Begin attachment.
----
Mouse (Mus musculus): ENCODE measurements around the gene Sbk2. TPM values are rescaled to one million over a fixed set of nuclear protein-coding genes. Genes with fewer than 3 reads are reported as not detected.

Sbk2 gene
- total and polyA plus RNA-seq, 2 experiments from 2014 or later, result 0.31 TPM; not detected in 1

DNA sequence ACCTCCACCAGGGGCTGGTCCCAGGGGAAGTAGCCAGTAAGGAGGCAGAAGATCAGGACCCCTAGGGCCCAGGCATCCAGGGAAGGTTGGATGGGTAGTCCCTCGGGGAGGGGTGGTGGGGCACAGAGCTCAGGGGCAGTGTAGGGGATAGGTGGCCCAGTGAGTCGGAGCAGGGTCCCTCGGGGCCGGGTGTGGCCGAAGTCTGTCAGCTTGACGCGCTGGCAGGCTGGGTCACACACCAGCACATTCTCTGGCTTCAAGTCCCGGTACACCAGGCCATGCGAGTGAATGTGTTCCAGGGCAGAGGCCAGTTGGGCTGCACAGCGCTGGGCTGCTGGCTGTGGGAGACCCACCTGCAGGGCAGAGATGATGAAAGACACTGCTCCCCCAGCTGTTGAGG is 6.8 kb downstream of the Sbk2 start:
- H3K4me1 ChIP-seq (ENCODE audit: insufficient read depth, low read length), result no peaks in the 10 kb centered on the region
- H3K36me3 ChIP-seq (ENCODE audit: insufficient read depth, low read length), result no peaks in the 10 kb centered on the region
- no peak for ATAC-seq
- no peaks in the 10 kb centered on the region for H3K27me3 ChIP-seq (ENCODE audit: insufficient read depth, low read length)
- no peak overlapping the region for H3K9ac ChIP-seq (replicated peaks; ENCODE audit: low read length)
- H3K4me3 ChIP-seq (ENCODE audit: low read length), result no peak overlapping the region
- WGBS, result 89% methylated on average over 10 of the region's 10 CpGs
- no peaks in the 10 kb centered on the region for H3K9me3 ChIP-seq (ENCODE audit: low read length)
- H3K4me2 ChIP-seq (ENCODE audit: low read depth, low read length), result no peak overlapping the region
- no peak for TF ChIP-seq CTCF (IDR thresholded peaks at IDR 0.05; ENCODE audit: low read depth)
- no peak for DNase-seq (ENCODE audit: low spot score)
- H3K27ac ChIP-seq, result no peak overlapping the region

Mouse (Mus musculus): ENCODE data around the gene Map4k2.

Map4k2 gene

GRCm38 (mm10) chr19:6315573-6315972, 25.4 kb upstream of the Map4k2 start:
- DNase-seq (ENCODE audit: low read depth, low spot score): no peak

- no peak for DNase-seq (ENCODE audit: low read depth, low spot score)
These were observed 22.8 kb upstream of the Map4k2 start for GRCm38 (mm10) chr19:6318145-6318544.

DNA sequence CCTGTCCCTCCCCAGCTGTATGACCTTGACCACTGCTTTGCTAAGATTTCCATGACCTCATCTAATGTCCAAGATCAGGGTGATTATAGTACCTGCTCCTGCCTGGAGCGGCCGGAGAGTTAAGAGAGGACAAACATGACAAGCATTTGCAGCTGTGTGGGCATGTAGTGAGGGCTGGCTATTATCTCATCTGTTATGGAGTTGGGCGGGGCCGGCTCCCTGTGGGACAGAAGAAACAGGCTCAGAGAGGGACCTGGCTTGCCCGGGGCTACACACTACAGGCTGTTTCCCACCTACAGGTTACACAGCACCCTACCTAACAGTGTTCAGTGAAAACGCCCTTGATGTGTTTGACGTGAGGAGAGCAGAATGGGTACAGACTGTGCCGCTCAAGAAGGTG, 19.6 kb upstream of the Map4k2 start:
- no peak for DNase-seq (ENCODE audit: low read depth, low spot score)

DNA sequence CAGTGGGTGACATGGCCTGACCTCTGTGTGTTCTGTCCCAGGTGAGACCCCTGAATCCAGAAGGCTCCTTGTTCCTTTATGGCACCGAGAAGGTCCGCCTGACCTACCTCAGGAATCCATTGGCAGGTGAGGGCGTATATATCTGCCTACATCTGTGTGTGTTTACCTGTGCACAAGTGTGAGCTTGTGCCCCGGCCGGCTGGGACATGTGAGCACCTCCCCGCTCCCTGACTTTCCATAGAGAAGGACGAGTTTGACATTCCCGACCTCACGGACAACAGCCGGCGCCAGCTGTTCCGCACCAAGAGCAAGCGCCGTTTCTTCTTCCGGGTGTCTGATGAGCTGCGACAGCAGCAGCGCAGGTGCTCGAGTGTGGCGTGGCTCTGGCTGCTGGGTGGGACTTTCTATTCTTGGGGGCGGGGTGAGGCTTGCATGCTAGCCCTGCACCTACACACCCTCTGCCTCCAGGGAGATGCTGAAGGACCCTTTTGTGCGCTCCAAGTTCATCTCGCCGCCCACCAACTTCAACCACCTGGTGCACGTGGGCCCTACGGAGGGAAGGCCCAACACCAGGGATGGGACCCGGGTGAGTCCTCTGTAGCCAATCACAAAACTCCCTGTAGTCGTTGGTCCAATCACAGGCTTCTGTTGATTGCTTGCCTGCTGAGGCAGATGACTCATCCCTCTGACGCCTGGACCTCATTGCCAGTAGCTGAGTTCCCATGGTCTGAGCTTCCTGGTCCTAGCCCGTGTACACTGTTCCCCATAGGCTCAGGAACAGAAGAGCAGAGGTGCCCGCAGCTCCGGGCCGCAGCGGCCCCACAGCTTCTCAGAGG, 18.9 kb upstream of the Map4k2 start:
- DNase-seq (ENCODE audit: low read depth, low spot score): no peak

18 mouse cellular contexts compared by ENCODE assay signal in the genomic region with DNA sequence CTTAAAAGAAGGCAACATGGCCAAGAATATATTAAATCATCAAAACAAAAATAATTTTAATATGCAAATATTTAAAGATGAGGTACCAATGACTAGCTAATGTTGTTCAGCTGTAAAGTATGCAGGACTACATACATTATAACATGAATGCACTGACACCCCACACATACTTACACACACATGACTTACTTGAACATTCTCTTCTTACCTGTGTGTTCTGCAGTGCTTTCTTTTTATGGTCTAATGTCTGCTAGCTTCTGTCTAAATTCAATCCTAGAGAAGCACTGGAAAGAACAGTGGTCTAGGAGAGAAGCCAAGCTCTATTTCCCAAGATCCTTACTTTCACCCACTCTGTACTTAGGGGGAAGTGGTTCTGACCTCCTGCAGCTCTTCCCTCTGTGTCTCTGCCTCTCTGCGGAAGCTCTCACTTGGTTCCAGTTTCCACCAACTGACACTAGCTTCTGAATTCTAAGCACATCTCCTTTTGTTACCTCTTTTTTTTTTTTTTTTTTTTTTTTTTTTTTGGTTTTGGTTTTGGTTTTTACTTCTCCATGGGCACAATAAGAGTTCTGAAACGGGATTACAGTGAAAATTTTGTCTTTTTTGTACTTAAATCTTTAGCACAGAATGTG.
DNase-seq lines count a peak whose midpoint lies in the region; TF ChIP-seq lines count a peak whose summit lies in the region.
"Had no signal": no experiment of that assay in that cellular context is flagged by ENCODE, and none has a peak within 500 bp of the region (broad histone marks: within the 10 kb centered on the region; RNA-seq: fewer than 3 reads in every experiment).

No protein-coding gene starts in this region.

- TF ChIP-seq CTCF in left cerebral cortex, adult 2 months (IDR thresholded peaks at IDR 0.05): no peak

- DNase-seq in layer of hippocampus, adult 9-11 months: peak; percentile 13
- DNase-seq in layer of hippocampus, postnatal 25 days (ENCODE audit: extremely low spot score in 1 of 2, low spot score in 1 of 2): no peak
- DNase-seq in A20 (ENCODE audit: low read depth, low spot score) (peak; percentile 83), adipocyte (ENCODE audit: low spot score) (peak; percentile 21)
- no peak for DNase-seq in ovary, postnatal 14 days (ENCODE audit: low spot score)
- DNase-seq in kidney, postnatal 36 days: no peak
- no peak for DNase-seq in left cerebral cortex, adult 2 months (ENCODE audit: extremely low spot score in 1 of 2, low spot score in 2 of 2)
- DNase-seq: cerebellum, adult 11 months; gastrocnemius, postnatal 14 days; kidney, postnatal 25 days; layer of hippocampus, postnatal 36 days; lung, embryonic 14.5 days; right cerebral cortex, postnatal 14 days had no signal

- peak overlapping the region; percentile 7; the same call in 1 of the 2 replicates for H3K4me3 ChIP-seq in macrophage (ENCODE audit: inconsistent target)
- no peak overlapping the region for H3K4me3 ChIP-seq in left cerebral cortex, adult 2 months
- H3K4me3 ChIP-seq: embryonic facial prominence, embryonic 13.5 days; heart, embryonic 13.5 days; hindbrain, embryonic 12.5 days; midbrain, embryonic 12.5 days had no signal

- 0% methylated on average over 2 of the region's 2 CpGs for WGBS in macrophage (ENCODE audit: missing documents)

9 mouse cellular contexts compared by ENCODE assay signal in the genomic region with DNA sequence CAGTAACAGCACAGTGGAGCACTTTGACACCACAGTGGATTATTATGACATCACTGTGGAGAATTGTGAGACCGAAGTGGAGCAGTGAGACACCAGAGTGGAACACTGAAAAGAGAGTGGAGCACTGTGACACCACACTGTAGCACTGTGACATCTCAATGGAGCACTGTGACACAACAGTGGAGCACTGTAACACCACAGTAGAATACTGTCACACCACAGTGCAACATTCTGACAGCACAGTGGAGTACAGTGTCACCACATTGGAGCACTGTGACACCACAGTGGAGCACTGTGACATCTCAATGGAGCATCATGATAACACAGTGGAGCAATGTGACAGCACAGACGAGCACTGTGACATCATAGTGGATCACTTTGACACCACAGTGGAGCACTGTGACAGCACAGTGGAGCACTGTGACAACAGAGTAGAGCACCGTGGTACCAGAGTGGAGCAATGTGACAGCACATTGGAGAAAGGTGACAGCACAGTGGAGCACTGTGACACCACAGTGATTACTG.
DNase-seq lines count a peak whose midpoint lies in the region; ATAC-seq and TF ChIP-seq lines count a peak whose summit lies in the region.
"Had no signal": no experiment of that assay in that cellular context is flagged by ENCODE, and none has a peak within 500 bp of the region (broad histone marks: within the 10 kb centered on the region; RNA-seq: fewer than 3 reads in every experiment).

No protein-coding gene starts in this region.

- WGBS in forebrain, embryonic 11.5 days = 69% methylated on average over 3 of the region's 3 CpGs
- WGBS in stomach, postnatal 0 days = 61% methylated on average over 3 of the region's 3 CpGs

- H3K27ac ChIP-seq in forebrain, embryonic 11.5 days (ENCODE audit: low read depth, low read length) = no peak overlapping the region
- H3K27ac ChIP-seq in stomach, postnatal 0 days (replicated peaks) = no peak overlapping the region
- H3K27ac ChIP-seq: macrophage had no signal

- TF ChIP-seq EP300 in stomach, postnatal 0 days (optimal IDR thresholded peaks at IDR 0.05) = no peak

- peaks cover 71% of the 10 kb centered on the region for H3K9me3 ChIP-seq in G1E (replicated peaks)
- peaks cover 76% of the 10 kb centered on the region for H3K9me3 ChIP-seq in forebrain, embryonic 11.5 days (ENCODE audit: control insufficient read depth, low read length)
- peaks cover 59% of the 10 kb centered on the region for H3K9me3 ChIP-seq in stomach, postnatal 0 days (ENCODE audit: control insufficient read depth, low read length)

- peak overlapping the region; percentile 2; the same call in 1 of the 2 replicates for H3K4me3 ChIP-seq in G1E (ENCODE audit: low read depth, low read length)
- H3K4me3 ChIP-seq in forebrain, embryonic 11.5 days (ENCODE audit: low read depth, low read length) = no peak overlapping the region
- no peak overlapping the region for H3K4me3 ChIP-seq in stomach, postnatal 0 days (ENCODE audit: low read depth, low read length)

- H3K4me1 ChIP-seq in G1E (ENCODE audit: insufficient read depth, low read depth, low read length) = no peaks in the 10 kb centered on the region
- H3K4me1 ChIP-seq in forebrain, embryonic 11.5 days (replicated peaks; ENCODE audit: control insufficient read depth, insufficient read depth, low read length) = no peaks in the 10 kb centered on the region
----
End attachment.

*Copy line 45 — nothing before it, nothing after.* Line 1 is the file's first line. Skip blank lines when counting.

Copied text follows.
"Had no signal": no experiment of that assay in that cellular context is flagged by ENCODE, and none has a peak within 500 bp of the region (broad histone marks: within the 10 kb centered on the region; RNA-seq: fewer than 3 reads in every experiment).